A mode switch 14, which is button actuated, selects the mode at which the instrument is operative. Hence when switch 14 is depressed by the operator, the instrument will then function in the altitude mode, and when the button is released to resume its normal position, the instrument will then function in the direction mode. Or the switch arrangement may be such as to operate in the reverse manner.
The measuring range of the instrument is selected by a range switch 15 of the button type. Thus when this switch is depressed, the altitude range will be, say, from 0 to 2500 meters, and when the switch is released, the range is then from 2500 to 5000 meters. These ranges are given only by way of example.
An alarm buzzer or loudspeaker 16 is provided which is activated to produce an audible warning signal only when a predetermined limit in the selected range has been exceeded, or has not been reached. Also provided is an electronic mode display 17 which indicates which mode is in effect.
Hence the operator of the instrument has only two controls to operate--switches 14 and 15. In practice, instead of a mechanical mode switch 14, use may be made of a voice-activated, solid state switch which is actuated only when the operator says a certain word, such as HELLO, the switch otherwise being inactive.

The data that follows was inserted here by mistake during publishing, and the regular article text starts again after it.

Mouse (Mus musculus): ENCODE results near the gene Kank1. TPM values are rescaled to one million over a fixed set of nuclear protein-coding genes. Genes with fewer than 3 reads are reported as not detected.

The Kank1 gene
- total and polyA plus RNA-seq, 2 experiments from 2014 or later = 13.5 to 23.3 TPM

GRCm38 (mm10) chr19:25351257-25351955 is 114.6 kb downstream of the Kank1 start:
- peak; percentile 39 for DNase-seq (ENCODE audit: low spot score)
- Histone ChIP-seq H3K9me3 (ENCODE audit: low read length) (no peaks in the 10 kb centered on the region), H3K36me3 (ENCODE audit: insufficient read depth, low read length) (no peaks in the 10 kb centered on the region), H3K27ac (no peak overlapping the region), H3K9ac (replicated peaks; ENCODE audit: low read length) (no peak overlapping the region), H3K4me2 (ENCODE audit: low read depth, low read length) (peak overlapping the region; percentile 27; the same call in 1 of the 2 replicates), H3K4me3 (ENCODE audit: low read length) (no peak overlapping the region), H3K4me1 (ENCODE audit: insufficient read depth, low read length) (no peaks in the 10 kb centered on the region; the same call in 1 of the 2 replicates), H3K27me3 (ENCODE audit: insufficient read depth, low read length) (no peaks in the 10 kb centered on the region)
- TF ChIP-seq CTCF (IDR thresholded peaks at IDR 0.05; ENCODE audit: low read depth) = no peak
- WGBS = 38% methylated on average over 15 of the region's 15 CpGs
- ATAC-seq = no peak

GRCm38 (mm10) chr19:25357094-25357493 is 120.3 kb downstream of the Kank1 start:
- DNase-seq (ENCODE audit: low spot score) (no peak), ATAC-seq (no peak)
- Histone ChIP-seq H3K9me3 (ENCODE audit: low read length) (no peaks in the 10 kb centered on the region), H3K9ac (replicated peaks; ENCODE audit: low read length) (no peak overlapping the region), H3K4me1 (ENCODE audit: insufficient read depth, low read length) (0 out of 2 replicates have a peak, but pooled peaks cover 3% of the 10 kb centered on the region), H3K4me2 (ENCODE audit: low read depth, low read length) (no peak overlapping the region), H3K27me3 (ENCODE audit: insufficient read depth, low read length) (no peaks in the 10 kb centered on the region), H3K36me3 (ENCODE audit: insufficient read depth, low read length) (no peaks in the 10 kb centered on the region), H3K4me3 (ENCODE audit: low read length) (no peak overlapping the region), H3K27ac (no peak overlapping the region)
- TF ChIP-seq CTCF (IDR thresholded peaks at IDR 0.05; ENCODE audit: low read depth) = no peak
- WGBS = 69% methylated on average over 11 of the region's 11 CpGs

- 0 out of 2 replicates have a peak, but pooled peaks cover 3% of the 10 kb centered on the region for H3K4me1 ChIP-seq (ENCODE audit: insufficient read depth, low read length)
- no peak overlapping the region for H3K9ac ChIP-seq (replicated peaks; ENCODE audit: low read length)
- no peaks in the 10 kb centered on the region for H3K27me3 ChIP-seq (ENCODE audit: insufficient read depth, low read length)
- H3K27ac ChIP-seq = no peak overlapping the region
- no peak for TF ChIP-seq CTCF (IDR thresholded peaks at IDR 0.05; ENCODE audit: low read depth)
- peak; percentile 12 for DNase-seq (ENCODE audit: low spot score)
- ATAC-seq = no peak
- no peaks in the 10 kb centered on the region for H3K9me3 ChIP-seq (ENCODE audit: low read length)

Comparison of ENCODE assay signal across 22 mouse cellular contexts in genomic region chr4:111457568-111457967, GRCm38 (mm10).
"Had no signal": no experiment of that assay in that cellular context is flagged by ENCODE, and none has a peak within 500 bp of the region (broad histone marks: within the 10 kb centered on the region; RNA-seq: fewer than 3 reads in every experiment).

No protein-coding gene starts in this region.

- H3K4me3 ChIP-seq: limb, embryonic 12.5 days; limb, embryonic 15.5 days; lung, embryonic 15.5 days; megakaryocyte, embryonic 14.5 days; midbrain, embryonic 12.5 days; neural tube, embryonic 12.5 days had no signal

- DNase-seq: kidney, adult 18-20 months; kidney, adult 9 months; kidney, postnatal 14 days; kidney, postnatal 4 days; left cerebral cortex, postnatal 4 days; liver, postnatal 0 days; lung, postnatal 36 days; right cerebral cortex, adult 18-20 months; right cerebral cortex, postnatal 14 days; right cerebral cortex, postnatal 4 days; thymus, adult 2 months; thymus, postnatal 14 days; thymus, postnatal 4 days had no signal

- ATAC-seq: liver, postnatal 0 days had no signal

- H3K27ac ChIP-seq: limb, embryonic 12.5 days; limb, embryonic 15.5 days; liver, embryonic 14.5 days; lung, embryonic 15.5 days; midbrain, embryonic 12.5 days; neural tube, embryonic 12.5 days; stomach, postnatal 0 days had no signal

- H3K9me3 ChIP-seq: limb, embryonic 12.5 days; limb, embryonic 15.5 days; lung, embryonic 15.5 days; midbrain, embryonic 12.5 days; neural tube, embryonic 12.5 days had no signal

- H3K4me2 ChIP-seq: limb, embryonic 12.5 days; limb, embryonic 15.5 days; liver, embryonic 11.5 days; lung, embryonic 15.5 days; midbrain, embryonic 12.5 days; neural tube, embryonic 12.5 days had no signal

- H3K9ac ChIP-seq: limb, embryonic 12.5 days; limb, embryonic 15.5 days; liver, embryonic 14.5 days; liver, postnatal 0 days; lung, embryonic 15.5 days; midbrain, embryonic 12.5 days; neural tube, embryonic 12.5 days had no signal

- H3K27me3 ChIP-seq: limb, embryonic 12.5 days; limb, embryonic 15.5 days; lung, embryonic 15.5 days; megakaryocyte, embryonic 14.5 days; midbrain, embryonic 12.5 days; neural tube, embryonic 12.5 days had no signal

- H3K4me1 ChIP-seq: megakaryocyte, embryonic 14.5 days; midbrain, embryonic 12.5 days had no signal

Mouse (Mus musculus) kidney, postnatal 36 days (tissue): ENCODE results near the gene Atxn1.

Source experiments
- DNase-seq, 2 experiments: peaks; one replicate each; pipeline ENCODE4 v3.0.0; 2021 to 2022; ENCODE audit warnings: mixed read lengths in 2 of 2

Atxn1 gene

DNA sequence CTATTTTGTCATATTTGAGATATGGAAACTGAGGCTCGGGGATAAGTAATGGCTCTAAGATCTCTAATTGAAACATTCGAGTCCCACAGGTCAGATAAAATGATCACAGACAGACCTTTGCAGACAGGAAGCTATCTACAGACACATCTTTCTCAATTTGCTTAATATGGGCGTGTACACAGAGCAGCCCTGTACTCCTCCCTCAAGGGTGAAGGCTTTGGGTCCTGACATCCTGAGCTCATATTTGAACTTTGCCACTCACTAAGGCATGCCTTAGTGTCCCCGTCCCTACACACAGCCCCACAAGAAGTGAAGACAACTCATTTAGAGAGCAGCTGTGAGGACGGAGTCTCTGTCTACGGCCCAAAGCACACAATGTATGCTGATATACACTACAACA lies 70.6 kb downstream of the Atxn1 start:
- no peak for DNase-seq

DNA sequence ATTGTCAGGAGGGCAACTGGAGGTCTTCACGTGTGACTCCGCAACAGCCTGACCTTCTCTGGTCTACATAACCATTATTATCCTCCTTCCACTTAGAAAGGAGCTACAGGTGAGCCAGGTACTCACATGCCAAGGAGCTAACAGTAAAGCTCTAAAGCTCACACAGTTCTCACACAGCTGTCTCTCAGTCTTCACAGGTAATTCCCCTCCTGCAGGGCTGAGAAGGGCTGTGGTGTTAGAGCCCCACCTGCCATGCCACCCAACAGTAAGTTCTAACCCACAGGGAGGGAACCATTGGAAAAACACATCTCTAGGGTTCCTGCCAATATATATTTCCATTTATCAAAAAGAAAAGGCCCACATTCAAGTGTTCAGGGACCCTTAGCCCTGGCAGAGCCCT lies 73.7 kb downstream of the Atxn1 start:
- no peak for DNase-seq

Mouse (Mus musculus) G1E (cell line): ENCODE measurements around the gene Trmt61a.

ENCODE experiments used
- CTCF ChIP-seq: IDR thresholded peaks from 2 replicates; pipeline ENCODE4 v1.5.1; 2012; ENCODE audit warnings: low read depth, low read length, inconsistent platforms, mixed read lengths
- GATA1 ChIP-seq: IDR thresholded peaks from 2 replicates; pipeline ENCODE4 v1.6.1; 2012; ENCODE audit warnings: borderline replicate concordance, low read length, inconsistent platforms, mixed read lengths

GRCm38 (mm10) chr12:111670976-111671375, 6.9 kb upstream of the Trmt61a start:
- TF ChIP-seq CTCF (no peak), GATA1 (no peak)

Referring now to FIG. 2, it will be seen that the instrument includes a magnetometer 18 to sense the existing direction. The magnetometer is preferably of the flux gate type whose operation is based upon the change of permability of a highly sensitive material in a weak magnetic field. Magnetometer 18 yields an analog signal which is a function of magnetic direction, this signal being amplified and conditioned in an amplifier 19 whose output is applied to an analog-to-digital converter 20.
Also included in the instrument is a pressure sensor 21 which is responsive to the existing atmospheric pressure. The pressure sensor may be a piezoelectric element of the type used in pressure transducers to produce an analog signal that is a function of pressure. Or it may be of the semiconductor type, such as a doped silicon (S1) wafer or block that is subjected to strain as a function of the existing atmospheric pressure. The analog signal from pressure sensor 21 is fed through amplifier and signal conditioner 22 to an analog-digital converter 23 which yields a corresponding digital signal.
The digital signals from D to A converters 20 and 23 are fed into the input of a microprocessor 24. This is constituted by a central processing unit on a single integrated circuit chip that includes an instruction register, a control memory and an arithmetic/logic unit.
Microprocessor 24 is controlled by mode selector switch 14, so that when it functions in the direction mode, it then processes the digital data derived from magnetometer 18 to provide a digital output. This is applied through a data bus 25 to an LCD driver 26 whose output is applied to LCD display 11 to activate the direction readout scale 13 and thereby provide a reading of direction. Mode indicator 17 then indicates that the display is operating in the direction mode.